VENERABLE ALFREDO OBVIAR – A Man with a Passion for Catechesis

– Fr Leonard E Dollentas

In a decree issued on November 7, 2018, Pope Francis has declared Bishop Alfredo Obviar, a Filipino bishop, Venerable. The Catholic Bishops Conference of the Philippines (CBCP) confirmed the decree on Friday November 9, 2018: “The pope recognized that Obviar, the first bishop of Lucena, lived the Christian virtues in a heroic way.” The cause for Bishop Obviar’s canonization or sainthood was introduced by the Diocese of Lucena, in the Philippines where he was a bishop for many years. After being declared venerable, he is now two steps closer to sainthood.

 The next step will be beatification which requires evidence of one miracle. Miracles are considered proof that the person is in heaven and can intercede for us. The required miracle must take place as a result of a specific petition to the candidate, in this case Bishop Obviar. After this stage and when the pope proclaims him beatified or “blessed,” he can be venerated by the Filipinos or other group of people for whom he holds special importance. A second miracle would be needed for him to be canonized. Should he be canonized soon, he will be joining St Lorenzo Ruiz and St Pedro Calungsod at the altar of Filipino saints.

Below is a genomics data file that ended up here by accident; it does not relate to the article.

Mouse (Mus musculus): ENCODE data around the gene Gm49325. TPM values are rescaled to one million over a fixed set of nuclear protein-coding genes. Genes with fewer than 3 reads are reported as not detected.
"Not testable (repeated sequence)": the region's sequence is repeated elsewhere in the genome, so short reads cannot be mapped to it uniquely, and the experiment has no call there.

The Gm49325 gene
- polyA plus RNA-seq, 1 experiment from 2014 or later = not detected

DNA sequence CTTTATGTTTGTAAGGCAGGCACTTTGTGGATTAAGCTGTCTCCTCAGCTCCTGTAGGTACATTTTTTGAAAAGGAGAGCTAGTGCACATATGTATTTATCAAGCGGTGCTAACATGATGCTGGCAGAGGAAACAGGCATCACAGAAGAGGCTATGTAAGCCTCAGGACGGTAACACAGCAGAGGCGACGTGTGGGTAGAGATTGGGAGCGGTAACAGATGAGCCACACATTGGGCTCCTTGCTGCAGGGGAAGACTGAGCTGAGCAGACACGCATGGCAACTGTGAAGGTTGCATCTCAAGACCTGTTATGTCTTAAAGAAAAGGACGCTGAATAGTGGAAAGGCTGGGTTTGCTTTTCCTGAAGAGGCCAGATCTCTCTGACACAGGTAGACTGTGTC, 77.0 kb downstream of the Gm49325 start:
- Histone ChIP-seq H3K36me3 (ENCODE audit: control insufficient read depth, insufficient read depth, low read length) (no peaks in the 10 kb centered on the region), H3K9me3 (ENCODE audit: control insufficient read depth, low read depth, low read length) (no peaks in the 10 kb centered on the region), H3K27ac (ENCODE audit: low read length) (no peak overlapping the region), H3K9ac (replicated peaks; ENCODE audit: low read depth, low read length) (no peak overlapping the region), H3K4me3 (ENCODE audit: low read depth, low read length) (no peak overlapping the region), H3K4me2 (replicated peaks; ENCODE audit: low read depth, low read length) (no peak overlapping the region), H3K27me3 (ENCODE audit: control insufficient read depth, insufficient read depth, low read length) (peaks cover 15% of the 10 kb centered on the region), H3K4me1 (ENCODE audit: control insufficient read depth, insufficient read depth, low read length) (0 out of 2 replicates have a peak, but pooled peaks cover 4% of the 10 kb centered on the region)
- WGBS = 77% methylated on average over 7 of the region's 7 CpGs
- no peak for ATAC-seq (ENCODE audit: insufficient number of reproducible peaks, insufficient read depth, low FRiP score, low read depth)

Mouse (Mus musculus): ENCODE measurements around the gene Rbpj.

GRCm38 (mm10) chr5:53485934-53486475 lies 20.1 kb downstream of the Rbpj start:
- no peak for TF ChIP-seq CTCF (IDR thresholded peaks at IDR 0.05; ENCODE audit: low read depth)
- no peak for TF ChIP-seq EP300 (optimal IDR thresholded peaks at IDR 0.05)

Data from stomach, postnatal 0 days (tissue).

EARLY LIFE AND PRIESTHOOD 

Bishop Alfredo Obviar y Aranda was born on August 29, 1889 in Lipa City, Batangas. He was the  only son of Telesoro Obviar and Catalina Aranda. He became an orphan at the early age, and was put under the care of his relatives from his mother’s side. Obviar received his early religious instruction at the College of St. Francis Xavier in Manila run by the Jesuits, where he graduated in 1907. He earned his degree in Bachelor of Arts at Ateneo de Manila, also under the Jesuits in 1914. He then proceeded to the University of Santo Tomas Pontifical Seminary for his theological studies.

He was ordained to the priesthood on March 15, 1919. His pastoral ministry began that same year at Malvar, Batangas. As a parish priest in Malvar, he demonstrated a remarkable divine gift and disposition for organizing catechists, as well as for the teaching of the catechism most especially to the faithful in the rural areas of his parish.

While serving in Malvar, he served as well as vicar of the cathedral parish in Lipa from 1927 to 1944. In both parishes, he established Catechetical Centers situated both in the urban and rural areas.  He served also as the vicar General for the Diocese of Lipa, and  was entrusted with the spiritual care of the Discalced Carmelite Nuns in Lipa.

THE LIPA “MIRACLE”